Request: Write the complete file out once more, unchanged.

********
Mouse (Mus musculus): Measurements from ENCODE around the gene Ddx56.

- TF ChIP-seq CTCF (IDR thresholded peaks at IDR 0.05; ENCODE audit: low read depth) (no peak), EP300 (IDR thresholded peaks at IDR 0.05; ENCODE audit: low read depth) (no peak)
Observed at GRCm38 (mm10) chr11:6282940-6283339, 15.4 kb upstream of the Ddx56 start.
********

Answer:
Mouse (Mus musculus): Measurements from ENCODE around the gene Ddx56.

- TF ChIP-seq CTCF (IDR thresholded peaks at IDR 0.05; ENCODE audit: low read depth) (no peak), EP300 (IDR thresholded peaks at IDR 0.05; ENCODE audit: low read depth) (no peak)
Observed at GRCm38 (mm10) chr11:6282940-6283339, 15.4 kb upstream of the Ddx56 start.